Syria’s army weakened by growing desertions
The most senior commander to abandon the Syrian military during a 10-month uprising against President Bashar al-Assad said desertions were wearing down the army but rebels could take more than a year to topple him.
General Mostafa Ahmad al-Sheikh told Reuters that up to 20,000 soldiers, mostly majority Sunni Muslims, have deserted despite “iron controls” and large swathes of land are regularly falling into rebel hands before loyalist forces mount operations to retake them.
However the revolt is likely to take longer than revolutions that toppled the autocratic rulers of Libya, Egypt and Tunisia because Assad retains the loyalty of highly trained and well equipped forces from his minority Alawite sect, he said.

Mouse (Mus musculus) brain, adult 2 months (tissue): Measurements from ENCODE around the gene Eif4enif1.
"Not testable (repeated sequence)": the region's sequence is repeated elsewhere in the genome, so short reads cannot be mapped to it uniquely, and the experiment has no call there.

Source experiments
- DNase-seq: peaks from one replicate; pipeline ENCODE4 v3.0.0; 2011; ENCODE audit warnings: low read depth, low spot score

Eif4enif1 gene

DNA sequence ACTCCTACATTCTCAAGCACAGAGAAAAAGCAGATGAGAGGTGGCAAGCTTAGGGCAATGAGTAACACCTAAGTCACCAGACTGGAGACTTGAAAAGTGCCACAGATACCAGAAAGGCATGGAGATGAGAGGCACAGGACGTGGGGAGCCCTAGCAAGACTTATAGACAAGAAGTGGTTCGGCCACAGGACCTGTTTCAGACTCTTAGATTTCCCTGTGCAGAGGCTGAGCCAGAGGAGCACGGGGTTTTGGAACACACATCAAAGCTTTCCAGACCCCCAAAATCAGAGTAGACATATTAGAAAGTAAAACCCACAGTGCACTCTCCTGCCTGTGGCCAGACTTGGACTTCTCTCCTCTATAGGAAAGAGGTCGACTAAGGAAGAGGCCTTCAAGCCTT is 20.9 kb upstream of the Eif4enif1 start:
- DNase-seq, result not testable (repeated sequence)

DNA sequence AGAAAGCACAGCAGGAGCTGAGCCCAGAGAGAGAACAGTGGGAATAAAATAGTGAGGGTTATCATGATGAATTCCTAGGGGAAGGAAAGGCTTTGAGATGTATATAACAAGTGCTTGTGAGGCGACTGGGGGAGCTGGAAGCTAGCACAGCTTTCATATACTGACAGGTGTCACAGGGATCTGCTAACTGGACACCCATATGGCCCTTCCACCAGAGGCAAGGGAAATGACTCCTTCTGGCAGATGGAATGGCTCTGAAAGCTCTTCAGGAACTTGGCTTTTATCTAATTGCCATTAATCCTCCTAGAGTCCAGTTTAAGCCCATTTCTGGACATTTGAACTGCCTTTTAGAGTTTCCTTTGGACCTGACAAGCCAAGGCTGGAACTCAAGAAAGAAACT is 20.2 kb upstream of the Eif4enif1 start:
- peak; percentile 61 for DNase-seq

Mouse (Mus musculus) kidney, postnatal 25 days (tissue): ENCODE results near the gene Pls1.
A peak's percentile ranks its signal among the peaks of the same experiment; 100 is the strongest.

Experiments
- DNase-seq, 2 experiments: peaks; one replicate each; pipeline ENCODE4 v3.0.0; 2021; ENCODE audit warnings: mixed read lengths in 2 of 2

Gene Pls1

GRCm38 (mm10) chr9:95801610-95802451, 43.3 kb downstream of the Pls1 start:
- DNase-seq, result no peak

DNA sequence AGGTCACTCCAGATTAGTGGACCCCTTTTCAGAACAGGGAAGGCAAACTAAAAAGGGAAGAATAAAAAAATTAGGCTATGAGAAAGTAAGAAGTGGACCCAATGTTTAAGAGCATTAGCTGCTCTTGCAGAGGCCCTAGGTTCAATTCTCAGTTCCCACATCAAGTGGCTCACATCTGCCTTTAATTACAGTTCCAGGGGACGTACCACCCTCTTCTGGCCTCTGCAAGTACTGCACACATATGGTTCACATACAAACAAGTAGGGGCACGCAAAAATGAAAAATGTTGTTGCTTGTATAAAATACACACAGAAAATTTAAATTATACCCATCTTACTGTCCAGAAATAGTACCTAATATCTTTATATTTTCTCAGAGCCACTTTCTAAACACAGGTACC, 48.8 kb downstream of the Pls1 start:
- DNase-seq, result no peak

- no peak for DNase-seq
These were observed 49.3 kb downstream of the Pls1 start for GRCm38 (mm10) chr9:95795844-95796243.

“If we get 25,000 to 30,000 deserters mounting guerrilla warfare in small groups of six or seven it is enough to exhaust the army in a year to a year-and-a-half, even if they are armed only with rocket-propelled grenades and light weapons,” he said in the telephone interview from south Turkey on Thursday.
Sheikh said most deserting soldiers have not taken up arms against pro-Assad forces and their primary concern has been to evade capture by secret police units in charge of stifling dissent within the military.
He said he had started helping to reorganize the Syrian Free Army, an umbrella group of defectors that formed several months ago under which deserters are loosely based.
“The Free Syrian Army needs to remain under control for fear that the regime may suddenly collapse,” he said, advising rebels to stick to protecting protesters until they are molded into a more effective force.
Army deserters have carried out a wave of attacks on military and security targets, raising the prospect of the mainly peaceful protests against Assad being eclipsed by an insurgency that could tip Syria towards civil war.